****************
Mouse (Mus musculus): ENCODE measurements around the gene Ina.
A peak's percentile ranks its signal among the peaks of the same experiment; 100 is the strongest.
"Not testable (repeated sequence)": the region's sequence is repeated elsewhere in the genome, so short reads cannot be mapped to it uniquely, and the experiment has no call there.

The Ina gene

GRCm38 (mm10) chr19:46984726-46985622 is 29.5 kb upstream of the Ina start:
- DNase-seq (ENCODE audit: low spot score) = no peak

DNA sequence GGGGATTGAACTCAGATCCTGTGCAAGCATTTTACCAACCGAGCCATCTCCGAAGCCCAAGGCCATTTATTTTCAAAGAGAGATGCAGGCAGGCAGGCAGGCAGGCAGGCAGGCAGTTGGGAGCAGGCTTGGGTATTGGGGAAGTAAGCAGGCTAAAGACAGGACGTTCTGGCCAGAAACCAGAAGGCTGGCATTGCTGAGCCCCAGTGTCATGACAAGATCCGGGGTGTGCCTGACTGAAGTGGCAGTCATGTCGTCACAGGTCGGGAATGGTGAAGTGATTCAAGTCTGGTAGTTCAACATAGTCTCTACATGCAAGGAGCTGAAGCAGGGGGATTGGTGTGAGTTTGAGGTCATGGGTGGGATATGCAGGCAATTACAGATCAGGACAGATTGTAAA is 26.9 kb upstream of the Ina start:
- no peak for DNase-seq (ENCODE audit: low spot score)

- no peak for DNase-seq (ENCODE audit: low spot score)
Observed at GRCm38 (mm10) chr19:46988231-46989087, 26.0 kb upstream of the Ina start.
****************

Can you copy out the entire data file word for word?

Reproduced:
Mouse (Mus musculus): ENCODE measurements around the gene Ina.
A peak's percentile ranks its signal among the peaks of the same experiment; 100 is the strongest.
"Not testable (repeated sequence)": the region's sequence is repeated elsewhere in the genome, so short reads cannot be mapped to it uniquely, and the experiment has no call there.

The Ina gene

GRCm38 (mm10) chr19:46984726-46985622 is 29.5 kb upstream of the Ina start:
- DNase-seq (ENCODE audit: low spot score) = no peak

DNA sequence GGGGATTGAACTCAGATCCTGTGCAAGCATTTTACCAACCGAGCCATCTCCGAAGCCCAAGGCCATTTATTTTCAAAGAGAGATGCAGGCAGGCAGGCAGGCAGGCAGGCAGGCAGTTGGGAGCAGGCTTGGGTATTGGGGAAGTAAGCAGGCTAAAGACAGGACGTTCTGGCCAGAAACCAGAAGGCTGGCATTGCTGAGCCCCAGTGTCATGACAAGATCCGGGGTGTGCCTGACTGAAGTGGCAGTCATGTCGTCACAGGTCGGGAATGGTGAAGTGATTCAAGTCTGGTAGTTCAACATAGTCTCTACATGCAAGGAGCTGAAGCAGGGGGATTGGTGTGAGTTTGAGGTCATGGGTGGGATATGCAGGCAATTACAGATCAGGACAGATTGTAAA is 26.9 kb upstream of the Ina start:
- no peak for DNase-seq (ENCODE audit: low spot score)

- no peak for DNase-seq (ENCODE audit: low spot score)
Observed at GRCm38 (mm10) chr19:46988231-46989087, 26.0 kb upstream of the Ina start.